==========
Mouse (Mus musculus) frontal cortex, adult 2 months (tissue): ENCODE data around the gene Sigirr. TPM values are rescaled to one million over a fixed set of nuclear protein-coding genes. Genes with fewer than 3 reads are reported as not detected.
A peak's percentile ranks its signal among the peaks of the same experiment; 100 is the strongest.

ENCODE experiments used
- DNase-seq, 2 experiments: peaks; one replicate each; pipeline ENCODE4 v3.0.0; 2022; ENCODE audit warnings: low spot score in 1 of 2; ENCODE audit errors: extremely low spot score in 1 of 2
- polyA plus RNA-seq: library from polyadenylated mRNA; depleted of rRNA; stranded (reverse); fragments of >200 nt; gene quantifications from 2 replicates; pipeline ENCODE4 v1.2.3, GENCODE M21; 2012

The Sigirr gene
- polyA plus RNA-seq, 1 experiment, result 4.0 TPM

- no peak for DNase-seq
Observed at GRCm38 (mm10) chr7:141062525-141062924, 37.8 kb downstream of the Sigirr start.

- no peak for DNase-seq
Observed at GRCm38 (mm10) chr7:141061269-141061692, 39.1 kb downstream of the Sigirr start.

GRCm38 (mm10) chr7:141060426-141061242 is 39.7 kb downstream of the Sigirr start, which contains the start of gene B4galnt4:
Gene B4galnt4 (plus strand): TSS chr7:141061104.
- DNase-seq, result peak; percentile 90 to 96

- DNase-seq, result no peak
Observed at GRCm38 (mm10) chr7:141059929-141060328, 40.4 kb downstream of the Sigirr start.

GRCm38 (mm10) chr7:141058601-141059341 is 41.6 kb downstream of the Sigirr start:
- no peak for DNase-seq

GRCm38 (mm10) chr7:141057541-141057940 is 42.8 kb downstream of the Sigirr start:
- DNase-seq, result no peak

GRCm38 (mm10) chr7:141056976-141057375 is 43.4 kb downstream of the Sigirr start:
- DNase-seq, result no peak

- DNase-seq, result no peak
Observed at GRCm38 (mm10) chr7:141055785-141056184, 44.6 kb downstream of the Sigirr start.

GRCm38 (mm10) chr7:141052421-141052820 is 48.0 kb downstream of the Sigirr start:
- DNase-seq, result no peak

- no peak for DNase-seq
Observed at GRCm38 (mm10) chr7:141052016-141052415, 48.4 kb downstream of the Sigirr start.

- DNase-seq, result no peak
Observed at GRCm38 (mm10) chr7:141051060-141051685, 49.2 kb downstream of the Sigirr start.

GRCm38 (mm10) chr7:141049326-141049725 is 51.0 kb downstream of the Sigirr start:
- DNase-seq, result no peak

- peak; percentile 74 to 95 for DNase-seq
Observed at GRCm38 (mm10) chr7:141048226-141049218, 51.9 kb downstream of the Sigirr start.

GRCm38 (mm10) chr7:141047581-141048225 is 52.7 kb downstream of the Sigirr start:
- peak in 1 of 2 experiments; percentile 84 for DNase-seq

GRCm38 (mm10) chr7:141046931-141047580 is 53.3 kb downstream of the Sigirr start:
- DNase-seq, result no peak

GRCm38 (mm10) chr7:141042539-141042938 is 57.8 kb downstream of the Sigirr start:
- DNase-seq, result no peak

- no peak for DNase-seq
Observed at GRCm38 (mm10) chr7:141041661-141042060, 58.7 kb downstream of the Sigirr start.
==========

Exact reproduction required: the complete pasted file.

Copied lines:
Mouse (Mus musculus) frontal cortex, adult 2 months (tissue): ENCODE data around the gene Sigirr. TPM values are rescaled to one million over a fixed set of nuclear protein-coding genes. Genes with fewer than 3 reads are reported as not detected.
A peak's percentile ranks its signal among the peaks of the same experiment; 100 is the strongest.

ENCODE experiments used
- DNase-seq, 2 experiments: peaks; one replicate each; pipeline ENCODE4 v3.0.0; 2022; ENCODE audit warnings: low spot score in 1 of 2; ENCODE audit errors: extremely low spot score in 1 of 2
- polyA plus RNA-seq: library from polyadenylated mRNA; depleted of rRNA; stranded (reverse); fragments of >200 nt; gene quantifications from 2 replicates; pipeline ENCODE4 v1.2.3, GENCODE M21; 2012

The Sigirr gene
- polyA plus RNA-seq, 1 experiment, result 4.0 TPM

- no peak for DNase-seq
Observed at GRCm38 (mm10) chr7:141062525-141062924, 37.8 kb downstream of the Sigirr start.

- no peak for DNase-seq
Observed at GRCm38 (mm10) chr7:141061269-141061692, 39.1 kb downstream of the Sigirr start.

GRCm38 (mm10) chr7:141060426-141061242 is 39.7 kb downstream of the Sigirr start, which contains the start of gene B4galnt4:
Gene B4galnt4 (plus strand): TSS chr7:141061104.
- DNase-seq, result peak; percentile 90 to 96

- DNase-seq, result no peak
Observed at GRCm38 (mm10) chr7:141059929-141060328, 40.4 kb downstream of the Sigirr start.

GRCm38 (mm10) chr7:141058601-141059341 is 41.6 kb downstream of the Sigirr start:
- no peak for DNase-seq

GRCm38 (mm10) chr7:141057541-141057940 is 42.8 kb downstream of the Sigirr start:
- DNase-seq, result no peak

GRCm38 (mm10) chr7:141056976-141057375 is 43.4 kb downstream of the Sigirr start:
- DNase-seq, result no peak

- DNase-seq, result no peak
Observed at GRCm38 (mm10) chr7:141055785-141056184, 44.6 kb downstream of the Sigirr start.

GRCm38 (mm10) chr7:141052421-141052820 is 48.0 kb downstream of the Sigirr start:
- DNase-seq, result no peak

- no peak for DNase-seq
Observed at GRCm38 (mm10) chr7:141052016-141052415, 48.4 kb downstream of the Sigirr start.

- DNase-seq, result no peak
Observed at GRCm38 (mm10) chr7:141051060-141051685, 49.2 kb downstream of the Sigirr start.

GRCm38 (mm10) chr7:141049326-141049725 is 51.0 kb downstream of the Sigirr start:
- DNase-seq, result no peak

- peak; percentile 74 to 95 for DNase-seq
Observed at GRCm38 (mm10) chr7:141048226-141049218, 51.9 kb downstream of the Sigirr start.

GRCm38 (mm10) chr7:141047581-141048225 is 52.7 kb downstream of the Sigirr start:
- peak in 1 of 2 experiments; percentile 84 for DNase-seq

GRCm38 (mm10) chr7:141046931-141047580 is 53.3 kb downstream of the Sigirr start:
- DNase-seq, result no peak

GRCm38 (mm10) chr7:141042539-141042938 is 57.8 kb downstream of the Sigirr start:
- DNase-seq, result no peak

- no peak for DNase-seq
Observed at GRCm38 (mm10) chr7:141041661-141042060, 58.7 kb downstream of the Sigirr start.